Musings on life after publication
A lot has happened since I became a #publishedauthor in 2019. Good things, bad things, globally catastrophic things. Some of them were things I could control and some were not. My hope for this series of blogs is to help you get a handle on the former, whilst accepting the latter
When I was pregnant with my first child (bear with, this will be about writing eventually, I promise) I attended a series of pre-natal classes with my OH and five other expectant and enthusiastic couples. We learned a lot (sometimes too much) about labour and birth, but it was only after we’d all had our babies that we realised we had no idea at all about what to do next. We’d all been so focused on having the babies that we’d forgotten to ask what we do with them after.
There’s a reason debut novels are often referred to as ‘book babies’
Many writers spend a loooong time waiting for the moment when they can hold their precious newborn paperback in their hands, coo over it, stare lovingly at it for hours, and share its adorable cover on Facebook. But then comes the responsibility of caring for it, which new writers are not always prepared for. So let me share, and apologies if this is TMI...
Plenty of writers never get to thinking about the ‘what next’ stage – even the thought of publishing is fantasy enough, why tempt fate with facts ... like, for example, writing is not such a solitary pursuit as you might've hoped. That may be what draws many creatives to the blank page — the introvert’s dream job: quiet, personal, yours. Except that’s not actually the case. Certainly not for a children’s writer anyway.
Don’t shoot the messenger, but I’m about to screw this concept up and chuck it in the bin like a bad first draft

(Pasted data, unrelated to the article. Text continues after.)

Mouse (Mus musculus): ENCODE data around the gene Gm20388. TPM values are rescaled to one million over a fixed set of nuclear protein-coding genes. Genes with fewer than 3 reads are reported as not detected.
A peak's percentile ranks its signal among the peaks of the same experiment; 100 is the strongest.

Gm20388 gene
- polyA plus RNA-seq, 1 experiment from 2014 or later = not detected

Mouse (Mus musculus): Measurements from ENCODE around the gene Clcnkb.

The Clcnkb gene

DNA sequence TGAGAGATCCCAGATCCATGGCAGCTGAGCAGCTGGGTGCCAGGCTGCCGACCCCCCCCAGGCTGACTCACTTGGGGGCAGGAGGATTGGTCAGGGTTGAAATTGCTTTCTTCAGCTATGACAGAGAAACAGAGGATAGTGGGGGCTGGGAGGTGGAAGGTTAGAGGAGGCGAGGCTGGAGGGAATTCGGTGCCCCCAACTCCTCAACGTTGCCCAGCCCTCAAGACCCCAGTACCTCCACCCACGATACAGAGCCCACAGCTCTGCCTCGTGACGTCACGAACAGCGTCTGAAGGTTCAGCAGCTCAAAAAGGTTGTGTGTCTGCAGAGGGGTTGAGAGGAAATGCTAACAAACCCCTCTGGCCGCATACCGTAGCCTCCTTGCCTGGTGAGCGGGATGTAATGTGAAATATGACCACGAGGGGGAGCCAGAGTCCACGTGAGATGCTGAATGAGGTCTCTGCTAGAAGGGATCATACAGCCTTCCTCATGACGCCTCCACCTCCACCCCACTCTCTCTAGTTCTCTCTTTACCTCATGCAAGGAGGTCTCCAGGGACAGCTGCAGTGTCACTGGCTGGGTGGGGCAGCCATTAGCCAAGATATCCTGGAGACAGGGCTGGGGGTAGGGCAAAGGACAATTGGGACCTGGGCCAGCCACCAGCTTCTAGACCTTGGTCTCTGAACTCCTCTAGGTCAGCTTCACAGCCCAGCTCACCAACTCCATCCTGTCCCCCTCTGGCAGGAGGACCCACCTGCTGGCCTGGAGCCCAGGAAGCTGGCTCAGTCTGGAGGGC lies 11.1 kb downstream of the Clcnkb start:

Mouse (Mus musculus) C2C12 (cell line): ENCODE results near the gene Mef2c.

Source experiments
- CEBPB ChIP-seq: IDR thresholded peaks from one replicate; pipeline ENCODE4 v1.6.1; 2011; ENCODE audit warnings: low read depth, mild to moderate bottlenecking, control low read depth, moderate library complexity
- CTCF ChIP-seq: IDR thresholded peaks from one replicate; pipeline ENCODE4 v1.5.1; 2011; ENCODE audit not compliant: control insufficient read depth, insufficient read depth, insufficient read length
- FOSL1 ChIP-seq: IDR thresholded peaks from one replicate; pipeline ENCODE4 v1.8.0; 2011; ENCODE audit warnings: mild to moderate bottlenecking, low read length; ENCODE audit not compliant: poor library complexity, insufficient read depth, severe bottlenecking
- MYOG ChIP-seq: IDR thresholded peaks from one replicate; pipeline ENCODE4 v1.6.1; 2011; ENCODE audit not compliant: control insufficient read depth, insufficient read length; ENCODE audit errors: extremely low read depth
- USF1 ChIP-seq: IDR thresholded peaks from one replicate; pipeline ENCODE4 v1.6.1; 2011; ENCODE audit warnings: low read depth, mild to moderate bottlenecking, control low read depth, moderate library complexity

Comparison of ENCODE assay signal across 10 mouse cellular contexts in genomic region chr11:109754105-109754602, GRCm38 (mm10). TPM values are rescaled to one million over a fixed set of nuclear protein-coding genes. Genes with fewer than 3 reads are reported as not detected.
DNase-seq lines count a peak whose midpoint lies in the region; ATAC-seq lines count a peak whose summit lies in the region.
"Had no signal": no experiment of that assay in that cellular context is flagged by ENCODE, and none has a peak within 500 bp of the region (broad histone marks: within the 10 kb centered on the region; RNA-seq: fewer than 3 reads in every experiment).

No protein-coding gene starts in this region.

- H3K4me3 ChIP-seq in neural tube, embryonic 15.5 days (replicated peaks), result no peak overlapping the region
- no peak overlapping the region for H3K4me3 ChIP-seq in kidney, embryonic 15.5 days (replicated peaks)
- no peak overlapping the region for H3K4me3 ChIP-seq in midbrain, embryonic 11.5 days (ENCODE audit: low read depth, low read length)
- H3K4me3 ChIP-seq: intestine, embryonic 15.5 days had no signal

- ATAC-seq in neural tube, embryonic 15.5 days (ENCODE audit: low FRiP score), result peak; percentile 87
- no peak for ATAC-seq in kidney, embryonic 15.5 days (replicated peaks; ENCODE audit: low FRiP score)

Assuming you publish more or less traditionally (in that you have an editor, possibly an agent, readers, and someone who cares about sales other than you) your book does not belong to you anymore. Publication isn’t going to be quiet and it’s about as personal as giving birth in front of an audience. Instead, you'll have responsibilities to others, which might at first seem anathema compared to your vision of being an author, when you began your first draft in a closed room, late at night with a glass of wine.
It’s Optional Though ... Right?
I recently attended a SCBWI event, where a delegate asked the literary agent, who was presenting, if school events were really necessary. The anticipation in the room was palpable, the hope, the longing to hear the words that would let them off the hook of basically being asked to become a children’s entertainer.
The words didn’t come. The answer: "Well yes, you really do"
Unless you have a good reason, health, or location, for example, school visits are crucial and will be expected by your publisher. So get that head out of the sand and...
So here’s the reality of what’s (hopefully) coming at you once you’re published:
Online lives events
Other writers, writing books
And for all these potential new experiences, you can start preparing now – it’s never too early.
In part 2 I'll look at these areas in more detail and help you get on the right track, ready to hit the ground running.
In the meantime, happy writing!
Join me next time for more post-publication thoughts, and if you'd like to ask me any questions click below and say hello
From EmDashED Freelance Novel Editing